Methods of binding

What are the most common methods of binding and which one is right for you?

Saddle stitching

Saddle stitching is the binding of a brochure or magazine using two or three staples to hold the pages together in the centre fold. This method is suitable for publications of 8 pages up to 48 pages (depending on the paper stock weight and finished size) and will ensure your magazine lies flat.  

With saddle stitching, each spread is made up of 4 pages. If necessary, you can include blank pages to make up the total, but they must be included in the overall layout and your page totals must be a multiple of four e.g. 4, 8, 12, 16, 20, 24, 28 etc.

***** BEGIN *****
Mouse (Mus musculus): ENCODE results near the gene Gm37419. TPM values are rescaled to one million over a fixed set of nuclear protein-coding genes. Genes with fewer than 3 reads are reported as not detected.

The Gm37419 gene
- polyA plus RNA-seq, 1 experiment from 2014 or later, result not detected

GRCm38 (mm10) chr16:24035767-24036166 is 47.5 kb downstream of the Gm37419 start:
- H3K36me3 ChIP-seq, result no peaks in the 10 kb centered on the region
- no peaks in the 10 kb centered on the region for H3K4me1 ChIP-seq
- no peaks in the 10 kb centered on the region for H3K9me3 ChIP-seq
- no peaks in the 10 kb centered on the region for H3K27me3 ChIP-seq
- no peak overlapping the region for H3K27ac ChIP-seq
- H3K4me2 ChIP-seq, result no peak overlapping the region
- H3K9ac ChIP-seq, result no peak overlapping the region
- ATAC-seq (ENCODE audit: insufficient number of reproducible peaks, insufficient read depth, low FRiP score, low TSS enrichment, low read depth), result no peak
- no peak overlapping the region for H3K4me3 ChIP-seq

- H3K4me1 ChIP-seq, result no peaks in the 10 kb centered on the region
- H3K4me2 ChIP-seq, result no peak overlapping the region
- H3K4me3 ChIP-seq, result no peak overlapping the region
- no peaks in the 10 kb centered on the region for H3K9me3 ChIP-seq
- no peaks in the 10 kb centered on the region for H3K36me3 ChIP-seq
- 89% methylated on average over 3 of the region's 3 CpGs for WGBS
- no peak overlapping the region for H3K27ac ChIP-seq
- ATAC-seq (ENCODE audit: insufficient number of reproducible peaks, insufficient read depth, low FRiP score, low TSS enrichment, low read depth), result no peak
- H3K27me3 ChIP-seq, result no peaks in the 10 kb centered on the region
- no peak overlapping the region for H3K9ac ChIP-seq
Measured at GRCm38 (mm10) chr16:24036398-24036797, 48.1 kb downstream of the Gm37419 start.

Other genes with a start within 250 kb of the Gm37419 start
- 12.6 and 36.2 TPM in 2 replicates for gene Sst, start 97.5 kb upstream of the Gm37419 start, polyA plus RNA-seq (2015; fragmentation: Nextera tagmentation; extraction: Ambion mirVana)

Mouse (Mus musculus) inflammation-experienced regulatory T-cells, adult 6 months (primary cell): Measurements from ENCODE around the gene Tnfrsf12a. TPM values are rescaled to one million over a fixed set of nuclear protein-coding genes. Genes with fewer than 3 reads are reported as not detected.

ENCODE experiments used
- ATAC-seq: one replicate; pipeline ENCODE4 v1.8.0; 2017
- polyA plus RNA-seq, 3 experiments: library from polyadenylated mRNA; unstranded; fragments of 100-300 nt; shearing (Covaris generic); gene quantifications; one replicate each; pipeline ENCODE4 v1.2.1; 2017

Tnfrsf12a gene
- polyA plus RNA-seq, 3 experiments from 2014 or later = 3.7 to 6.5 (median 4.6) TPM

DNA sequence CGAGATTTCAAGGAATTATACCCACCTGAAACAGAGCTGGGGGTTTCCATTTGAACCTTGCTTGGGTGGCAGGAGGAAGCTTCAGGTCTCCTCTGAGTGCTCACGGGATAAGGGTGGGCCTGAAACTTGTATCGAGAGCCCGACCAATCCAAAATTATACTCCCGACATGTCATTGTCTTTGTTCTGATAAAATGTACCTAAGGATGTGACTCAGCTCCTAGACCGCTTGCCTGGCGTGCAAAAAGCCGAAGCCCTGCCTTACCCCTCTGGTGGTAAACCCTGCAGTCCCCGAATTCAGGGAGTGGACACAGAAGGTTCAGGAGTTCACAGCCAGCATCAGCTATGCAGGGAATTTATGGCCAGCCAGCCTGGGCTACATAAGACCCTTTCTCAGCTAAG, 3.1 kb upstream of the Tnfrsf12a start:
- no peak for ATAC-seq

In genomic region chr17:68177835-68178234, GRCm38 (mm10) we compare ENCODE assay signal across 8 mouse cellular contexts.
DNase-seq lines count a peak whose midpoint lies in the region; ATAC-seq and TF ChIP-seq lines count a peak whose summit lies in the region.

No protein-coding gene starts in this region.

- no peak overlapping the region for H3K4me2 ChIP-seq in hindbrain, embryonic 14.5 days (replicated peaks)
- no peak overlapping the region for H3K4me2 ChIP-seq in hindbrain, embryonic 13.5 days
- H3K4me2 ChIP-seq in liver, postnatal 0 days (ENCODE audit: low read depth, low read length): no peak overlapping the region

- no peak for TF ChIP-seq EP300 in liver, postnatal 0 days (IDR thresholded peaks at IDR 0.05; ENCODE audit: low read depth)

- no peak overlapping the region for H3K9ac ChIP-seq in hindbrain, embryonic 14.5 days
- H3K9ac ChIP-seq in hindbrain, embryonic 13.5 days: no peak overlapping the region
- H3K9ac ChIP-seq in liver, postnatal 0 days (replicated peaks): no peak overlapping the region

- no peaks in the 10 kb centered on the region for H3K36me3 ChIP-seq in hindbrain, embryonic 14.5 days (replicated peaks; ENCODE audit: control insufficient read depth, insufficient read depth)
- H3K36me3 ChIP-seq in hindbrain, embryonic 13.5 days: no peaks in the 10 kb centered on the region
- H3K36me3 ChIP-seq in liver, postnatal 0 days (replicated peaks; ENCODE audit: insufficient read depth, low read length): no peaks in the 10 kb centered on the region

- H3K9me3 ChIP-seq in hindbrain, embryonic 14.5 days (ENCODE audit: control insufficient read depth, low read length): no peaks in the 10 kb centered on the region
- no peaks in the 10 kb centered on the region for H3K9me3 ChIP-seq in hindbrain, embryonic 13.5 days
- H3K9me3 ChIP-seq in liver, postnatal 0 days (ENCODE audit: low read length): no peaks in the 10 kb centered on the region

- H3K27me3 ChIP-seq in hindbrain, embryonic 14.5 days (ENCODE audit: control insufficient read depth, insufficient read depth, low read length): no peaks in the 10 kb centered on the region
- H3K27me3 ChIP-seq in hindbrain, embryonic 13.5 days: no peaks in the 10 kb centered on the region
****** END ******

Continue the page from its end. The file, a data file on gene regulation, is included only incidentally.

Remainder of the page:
This applies whether you print self-cover (same stock throughout) or print your cover separately on a heavier stock for added impact.

Perfect binding

With perfect binding, glue is used to bind the pages together instead of staples.  This gives your magazine or book a defined spine, the size of which is determined by the number of pages and the weight of paper stock selected. The cover (including front, spine and back) is wrapped around the internal pages and glue is applied to the spine area to seal the cover to the text.  The glue is then allowed to dry.

Perfect binding is not suitable for a small page count as it too difficult to keep the spine square or centred. However you can print any number of pages and are not restricted to multiples of 4.

It is best suited to a page count of 48 pages upwards and is ideal for annual reports, magazines and books. Perfect binding also offers the option to include multi-page fold outs for maps or photos.